The nuclear genes of Drosophila evolve at various rates. This variation seems to correlate with codon-usage bias. In order to elucidate the determining factors of the various evolutionary rates and codon-usage bias in the Drosophila nuclear genome, we compared patterns of codon-usage bias with base compositions of exons and introns. Our results clearly show the existence of selective constraints at the translational level for synonymous (silent) sites and, on the other hand, the neutrality or near neutrality of long stretches of nucleotide sequence within noncoding regions. These features were found for comparisons among nuclear genes in a particular species (Drosophila melanogaster, Drosophila pseudoobscura and Drosophila virilis) as well as in a particular gene (alcohol dehydrogenase) among different species in the genus Drosophila. The patterns of evolution of synonymous sites in Drosophila are more similar to those in the prokaryotes than they are to those in mammals. If a difference in the level of expression of each gene is a main reason for the difference in the degree of selective constraint, the evolution of synonymous sites of Drosophila genes would be sensitive to the level of expression among genes and would change as the level of expression becomes altered in different species. Our analysis verifies these predictions and also identifies additional selective constraints at the translational level in Drosophila.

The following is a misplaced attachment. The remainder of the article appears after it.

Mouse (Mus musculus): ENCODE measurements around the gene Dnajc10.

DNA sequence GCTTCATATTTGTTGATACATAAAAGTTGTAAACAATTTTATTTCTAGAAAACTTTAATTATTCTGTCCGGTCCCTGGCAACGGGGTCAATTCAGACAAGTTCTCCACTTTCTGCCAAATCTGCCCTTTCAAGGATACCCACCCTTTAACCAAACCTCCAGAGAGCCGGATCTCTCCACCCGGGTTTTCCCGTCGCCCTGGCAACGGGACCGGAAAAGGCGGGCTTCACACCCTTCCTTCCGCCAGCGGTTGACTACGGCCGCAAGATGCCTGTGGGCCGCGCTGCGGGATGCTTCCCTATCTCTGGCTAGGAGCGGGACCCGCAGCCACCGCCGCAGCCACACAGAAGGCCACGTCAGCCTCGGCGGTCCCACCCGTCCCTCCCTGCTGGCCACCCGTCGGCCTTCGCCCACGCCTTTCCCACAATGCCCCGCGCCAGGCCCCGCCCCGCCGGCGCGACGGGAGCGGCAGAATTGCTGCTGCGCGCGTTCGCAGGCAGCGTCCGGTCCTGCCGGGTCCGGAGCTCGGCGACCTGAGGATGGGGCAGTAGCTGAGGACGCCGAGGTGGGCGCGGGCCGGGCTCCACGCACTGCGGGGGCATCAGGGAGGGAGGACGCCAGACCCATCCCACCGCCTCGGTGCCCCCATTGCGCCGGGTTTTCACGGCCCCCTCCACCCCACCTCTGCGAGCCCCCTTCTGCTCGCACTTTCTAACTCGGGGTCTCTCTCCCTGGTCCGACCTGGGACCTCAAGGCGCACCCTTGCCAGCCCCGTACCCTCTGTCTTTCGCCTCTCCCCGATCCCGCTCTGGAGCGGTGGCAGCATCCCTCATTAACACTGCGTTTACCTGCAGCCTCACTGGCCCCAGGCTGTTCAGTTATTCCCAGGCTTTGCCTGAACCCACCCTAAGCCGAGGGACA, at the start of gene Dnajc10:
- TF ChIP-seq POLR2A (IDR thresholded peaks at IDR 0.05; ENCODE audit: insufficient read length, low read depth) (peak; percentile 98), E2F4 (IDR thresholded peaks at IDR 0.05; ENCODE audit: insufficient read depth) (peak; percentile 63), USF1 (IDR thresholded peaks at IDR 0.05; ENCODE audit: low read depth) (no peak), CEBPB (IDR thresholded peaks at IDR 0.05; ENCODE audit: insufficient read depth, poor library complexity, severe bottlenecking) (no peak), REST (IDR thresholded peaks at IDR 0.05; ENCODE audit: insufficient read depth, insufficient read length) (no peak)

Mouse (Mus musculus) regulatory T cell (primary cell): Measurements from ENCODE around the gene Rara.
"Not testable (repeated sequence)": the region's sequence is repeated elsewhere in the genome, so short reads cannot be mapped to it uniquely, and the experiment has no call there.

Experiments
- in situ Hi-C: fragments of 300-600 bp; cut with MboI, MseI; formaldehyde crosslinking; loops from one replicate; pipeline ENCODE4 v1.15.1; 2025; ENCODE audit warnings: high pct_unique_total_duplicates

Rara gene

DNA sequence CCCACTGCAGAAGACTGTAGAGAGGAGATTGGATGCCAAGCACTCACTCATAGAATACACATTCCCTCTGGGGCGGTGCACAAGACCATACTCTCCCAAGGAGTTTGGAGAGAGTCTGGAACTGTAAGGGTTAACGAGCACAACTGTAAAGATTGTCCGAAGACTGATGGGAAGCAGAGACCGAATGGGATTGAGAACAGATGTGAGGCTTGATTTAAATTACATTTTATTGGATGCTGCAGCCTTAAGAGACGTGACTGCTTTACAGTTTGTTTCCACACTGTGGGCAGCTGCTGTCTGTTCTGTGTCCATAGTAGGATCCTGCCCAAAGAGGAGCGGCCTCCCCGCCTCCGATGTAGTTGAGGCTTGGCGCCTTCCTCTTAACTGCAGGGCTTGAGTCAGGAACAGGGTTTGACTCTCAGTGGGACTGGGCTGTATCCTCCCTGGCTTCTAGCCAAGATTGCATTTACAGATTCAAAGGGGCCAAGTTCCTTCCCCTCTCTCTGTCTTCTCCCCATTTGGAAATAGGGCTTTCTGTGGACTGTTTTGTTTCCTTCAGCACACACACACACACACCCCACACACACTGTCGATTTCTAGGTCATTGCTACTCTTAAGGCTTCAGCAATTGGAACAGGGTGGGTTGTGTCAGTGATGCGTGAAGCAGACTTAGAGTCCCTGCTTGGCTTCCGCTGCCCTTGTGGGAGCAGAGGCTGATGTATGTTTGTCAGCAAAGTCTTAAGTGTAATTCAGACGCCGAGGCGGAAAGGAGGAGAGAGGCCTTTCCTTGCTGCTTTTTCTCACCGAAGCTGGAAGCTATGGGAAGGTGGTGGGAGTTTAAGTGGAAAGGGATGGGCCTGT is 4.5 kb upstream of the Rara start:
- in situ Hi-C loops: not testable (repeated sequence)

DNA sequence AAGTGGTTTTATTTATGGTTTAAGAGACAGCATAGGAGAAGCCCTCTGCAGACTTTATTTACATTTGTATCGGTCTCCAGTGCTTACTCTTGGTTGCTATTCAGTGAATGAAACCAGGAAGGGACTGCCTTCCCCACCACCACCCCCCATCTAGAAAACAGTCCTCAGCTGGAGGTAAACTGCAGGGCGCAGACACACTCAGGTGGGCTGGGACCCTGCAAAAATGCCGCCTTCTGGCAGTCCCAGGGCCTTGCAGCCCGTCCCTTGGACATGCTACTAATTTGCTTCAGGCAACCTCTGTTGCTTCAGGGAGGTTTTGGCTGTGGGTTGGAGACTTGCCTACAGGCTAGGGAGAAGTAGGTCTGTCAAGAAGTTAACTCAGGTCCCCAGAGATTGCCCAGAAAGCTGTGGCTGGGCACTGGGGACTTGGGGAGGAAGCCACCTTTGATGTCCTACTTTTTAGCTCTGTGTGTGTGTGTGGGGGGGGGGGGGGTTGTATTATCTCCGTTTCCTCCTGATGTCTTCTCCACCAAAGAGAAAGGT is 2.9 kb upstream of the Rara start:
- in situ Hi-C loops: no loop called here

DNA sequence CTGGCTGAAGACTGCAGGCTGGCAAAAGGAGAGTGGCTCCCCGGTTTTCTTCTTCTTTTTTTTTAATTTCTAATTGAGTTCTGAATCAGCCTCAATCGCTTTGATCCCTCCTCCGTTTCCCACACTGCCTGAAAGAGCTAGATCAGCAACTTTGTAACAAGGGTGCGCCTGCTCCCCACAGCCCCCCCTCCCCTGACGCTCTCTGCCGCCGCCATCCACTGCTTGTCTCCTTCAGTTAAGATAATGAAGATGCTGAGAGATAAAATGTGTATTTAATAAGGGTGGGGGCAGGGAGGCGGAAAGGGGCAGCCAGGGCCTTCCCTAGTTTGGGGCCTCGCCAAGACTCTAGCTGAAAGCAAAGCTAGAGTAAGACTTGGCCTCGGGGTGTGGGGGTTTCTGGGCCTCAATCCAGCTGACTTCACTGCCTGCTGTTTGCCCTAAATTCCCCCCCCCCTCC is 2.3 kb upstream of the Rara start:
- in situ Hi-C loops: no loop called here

|Original language||English (US)|
|Number of pages||12|
|State||Published - 1993|
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